The school's reputation was more important than what was reported to have happened. It's been reported that boys as young as 10 were being molested right on campus grounds! Yet, those who could have stepped in to save the little boys from any further harm instead chose to take the least action to prevent it. In other words, they did what amounts to nothing about it. And now at least eight boys' lives have been forever changed, with more boys reportedly coming forward with their own horrific stories of sexual abuse, rape and demoralizing behavior by a man and former Penn State football coach, Jerry Sandusky, who should be in jail but has bonded out and says he's not guilty. Yet, he has admitted to showering with boys, so...

So just this morning, I heard on the news about the young graduate assistant who witnessed one of the reported rapes in 2002. Instead of stopping it right there in the shower room, he wigged out and called his dad who told him to tell Paterno. And then what? He's become an assistant coach, been there all this time, knowing what he saw, knowing this guy, Sandusky, was still on campus hanging around young boys, bringing them to games even, according to the Grand Jury report. I can imagine the coaches must have run into Sandusky after that. But they never wondered why this accused pedophile was still around--with little boys, no doubt? Was their only thought to save Penn State's reputation. Really? Maybe they thought if they refused to think about it, it would go away? Turn the other cheek, you know. Don't face it. Pretend? It's not really that uncommon a response to abuse. Not really. And that's exactly why they should have done something more. Because they failed to live up to their own school motto that promotes success and honor, their response backfired. How do you live honorably when you know there is more you can do? The hindsight Paterno mentioned he wish he'd had then can't be good enough now--because we're talking about young boys' lives. Ruined! To what extent, only they can know. But can football really be that important that it's worth the pretense that was most certainly going to cause harm to others, especially these young, impressionable and vulnerable boys? I don't get that.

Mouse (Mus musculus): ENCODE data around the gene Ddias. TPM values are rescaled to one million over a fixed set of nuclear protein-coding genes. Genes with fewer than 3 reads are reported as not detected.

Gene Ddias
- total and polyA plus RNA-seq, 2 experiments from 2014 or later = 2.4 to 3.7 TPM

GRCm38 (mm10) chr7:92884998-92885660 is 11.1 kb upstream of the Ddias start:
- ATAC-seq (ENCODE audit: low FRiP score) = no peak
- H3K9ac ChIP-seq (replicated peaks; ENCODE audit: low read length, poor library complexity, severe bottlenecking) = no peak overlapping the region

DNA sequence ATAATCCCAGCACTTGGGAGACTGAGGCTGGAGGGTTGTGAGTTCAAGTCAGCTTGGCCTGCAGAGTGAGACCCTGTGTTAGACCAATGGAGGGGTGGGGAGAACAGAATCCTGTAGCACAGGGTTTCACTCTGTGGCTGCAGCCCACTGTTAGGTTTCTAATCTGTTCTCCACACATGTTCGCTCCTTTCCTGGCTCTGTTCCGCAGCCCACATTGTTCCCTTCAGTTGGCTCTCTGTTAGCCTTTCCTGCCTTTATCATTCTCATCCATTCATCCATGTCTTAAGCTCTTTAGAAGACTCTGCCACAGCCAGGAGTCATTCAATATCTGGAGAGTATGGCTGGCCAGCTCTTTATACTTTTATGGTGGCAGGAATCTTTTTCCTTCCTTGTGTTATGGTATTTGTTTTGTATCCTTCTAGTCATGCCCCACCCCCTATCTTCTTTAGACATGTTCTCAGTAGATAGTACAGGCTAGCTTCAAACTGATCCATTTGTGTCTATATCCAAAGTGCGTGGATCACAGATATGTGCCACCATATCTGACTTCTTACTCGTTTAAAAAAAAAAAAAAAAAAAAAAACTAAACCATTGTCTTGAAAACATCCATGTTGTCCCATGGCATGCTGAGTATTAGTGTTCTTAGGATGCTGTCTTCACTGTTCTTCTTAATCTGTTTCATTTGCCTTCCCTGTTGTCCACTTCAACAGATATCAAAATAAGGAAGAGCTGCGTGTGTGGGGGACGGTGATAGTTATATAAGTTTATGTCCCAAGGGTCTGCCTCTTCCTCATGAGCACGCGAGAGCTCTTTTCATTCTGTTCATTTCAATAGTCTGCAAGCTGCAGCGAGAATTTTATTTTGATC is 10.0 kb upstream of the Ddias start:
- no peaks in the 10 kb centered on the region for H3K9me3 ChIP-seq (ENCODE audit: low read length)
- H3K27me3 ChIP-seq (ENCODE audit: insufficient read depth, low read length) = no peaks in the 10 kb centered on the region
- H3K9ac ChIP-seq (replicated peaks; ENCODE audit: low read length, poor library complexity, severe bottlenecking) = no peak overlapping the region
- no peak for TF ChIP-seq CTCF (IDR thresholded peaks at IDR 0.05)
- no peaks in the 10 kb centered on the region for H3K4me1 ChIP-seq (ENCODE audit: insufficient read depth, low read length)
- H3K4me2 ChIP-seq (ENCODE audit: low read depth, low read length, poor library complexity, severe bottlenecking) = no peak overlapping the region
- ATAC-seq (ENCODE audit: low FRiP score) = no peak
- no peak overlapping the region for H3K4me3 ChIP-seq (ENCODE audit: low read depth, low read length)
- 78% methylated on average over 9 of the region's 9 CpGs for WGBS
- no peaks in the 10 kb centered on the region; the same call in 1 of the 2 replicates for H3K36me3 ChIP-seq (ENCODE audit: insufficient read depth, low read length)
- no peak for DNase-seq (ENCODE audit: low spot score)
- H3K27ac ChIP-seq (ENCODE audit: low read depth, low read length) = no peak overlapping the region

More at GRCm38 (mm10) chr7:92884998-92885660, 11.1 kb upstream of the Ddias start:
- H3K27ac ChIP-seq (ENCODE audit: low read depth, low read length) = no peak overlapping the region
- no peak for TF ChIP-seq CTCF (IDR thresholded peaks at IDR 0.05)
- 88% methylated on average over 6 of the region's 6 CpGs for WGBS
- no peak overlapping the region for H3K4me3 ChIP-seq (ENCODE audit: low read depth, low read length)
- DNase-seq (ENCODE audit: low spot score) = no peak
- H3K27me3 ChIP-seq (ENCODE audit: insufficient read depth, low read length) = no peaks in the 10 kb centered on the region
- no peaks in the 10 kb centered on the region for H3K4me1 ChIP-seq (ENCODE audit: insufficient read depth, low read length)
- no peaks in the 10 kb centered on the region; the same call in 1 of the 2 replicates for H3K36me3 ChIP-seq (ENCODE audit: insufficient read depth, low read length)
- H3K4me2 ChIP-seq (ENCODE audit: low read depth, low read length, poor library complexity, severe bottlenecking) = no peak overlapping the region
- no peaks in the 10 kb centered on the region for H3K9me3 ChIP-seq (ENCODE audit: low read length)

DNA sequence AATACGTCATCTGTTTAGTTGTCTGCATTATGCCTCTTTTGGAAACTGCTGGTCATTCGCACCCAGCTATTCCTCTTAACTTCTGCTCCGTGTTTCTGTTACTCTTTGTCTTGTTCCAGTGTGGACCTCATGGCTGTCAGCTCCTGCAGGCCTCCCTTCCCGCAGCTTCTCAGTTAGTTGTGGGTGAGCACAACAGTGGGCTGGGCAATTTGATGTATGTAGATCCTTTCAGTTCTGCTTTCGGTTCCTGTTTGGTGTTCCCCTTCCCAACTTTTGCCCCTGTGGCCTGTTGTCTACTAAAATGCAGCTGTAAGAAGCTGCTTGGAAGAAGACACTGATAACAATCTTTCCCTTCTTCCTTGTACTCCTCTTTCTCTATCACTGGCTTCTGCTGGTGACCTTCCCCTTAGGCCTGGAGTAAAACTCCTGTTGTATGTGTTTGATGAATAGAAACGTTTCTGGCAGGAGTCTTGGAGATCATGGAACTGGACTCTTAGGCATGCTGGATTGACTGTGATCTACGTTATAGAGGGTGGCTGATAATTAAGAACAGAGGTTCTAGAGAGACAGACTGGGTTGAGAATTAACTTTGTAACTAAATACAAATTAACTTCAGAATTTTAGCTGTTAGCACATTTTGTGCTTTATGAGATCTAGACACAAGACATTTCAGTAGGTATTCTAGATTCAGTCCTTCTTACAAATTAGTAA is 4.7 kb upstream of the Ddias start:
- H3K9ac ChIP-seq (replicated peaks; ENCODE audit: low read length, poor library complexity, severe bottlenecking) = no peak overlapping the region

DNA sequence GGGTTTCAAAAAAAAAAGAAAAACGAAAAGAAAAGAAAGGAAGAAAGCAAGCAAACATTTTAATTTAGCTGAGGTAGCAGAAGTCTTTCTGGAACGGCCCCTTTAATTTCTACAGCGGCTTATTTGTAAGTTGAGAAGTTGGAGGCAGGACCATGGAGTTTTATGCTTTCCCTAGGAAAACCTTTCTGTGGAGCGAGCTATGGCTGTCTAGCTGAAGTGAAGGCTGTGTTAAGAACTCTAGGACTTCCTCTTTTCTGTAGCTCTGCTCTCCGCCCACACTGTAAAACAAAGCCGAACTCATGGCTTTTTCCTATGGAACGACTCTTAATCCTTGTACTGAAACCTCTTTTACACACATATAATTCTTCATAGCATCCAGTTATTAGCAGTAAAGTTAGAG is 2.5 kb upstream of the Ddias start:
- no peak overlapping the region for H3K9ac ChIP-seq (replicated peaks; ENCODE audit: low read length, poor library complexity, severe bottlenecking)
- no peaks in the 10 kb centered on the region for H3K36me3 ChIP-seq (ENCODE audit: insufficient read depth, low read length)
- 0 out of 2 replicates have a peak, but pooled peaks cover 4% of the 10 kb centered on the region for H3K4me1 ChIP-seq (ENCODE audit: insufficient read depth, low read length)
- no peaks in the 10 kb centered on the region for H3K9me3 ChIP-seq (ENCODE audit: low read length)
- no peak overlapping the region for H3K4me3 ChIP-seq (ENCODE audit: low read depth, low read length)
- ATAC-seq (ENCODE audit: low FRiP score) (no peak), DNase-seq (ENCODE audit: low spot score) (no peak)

I do get that it's possible they were so shell-shocked by what they were seeing and hearing that they didn't know how to react immediately. But after you have some time to consider the seriousness of it, you still don't act on it? You don't follow up? You don't do anything more? Yet, you know this guy is still around little boys? What's a reputation worth, Penn State?

I hope this school, now that it has fired the only people who could have stopped the accused predator in his tracks, is now reaching out to the professionals. This school needs to act now. It needs to set up a campus-wide program immediately that will train employees, staff and administrators (Janitors witnessed these egregious acts as well and did nothing out of fear of losing their jobs.) not the minimum that must be done but the best response to end the abuse (i.e.: CALL THE POLICE!). It can't do anything less than create a climate where it's not only necessary but imperative to report abuses like this immediately. Reputation be damned! Children are worth far more than that.